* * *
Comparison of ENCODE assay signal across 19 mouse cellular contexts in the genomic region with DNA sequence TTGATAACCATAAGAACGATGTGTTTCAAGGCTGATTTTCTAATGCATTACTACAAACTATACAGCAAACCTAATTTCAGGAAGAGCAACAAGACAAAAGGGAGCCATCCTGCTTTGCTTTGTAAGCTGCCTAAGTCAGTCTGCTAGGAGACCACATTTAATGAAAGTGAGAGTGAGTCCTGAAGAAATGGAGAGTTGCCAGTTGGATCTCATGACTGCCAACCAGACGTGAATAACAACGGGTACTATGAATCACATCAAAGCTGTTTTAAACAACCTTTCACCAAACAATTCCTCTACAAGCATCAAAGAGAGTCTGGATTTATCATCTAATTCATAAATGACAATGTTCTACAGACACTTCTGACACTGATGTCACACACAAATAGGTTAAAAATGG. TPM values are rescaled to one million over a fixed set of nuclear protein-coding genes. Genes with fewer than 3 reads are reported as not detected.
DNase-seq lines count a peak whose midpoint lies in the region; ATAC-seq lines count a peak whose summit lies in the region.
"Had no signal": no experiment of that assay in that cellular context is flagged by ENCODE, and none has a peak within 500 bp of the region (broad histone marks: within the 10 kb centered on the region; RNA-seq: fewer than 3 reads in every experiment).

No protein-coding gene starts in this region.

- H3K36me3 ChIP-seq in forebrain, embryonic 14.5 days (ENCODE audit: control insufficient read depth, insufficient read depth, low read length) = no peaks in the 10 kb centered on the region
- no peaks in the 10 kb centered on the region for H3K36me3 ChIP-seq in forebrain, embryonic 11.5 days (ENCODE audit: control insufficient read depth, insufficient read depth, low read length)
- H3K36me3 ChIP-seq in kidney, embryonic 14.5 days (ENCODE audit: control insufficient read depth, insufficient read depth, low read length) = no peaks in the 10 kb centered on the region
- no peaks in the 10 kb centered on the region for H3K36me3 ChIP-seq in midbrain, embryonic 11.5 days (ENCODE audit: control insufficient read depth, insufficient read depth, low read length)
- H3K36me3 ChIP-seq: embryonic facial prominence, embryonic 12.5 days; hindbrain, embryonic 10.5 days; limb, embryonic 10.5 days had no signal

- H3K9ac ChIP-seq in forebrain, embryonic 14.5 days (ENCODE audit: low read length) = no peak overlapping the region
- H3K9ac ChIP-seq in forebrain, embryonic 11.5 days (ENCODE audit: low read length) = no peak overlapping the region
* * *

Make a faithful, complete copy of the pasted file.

Comparison of ENCODE assay signal across 19 mouse cellular contexts in the genomic region with DNA sequence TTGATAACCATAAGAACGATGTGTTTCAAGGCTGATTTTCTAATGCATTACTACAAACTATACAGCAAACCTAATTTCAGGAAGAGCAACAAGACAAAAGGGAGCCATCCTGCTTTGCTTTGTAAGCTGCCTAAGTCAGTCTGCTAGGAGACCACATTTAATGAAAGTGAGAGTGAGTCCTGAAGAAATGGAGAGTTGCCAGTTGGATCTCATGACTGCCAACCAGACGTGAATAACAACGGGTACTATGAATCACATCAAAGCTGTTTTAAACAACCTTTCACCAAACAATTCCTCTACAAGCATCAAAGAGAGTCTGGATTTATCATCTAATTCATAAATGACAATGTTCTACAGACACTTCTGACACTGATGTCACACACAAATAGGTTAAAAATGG. TPM values are rescaled to one million over a fixed set of nuclear protein-coding genes. Genes with fewer than 3 reads are reported as not detected.
DNase-seq lines count a peak whose midpoint lies in the region; ATAC-seq lines count a peak whose summit lies in the region.
"Had no signal": no experiment of that assay in that cellular context is flagged by ENCODE, and none has a peak within 500 bp of the region (broad histone marks: within the 10 kb centered on the region; RNA-seq: fewer than 3 reads in every experiment).

No protein-coding gene starts in this region.

- H3K36me3 ChIP-seq in forebrain, embryonic 14.5 days (ENCODE audit: control insufficient read depth, insufficient read depth, low read length) = no peaks in the 10 kb centered on the region
- no peaks in the 10 kb centered on the region for H3K36me3 ChIP-seq in forebrain, embryonic 11.5 days (ENCODE audit: control insufficient read depth, insufficient read depth, low read length)
- H3K36me3 ChIP-seq in kidney, embryonic 14.5 days (ENCODE audit: control insufficient read depth, insufficient read depth, low read length) = no peaks in the 10 kb centered on the region
- no peaks in the 10 kb centered on the region for H3K36me3 ChIP-seq in midbrain, embryonic 11.5 days (ENCODE audit: control insufficient read depth, insufficient read depth, low read length)
- H3K36me3 ChIP-seq: embryonic facial prominence, embryonic 12.5 days; hindbrain, embryonic 10.5 days; limb, embryonic 10.5 days had no signal

- H3K9ac ChIP-seq in forebrain, embryonic 14.5 days (ENCODE audit: low read length) = no peak overlapping the region
- H3K9ac ChIP-seq in forebrain, embryonic 11.5 days (ENCODE audit: low read length) = no peak overlapping the region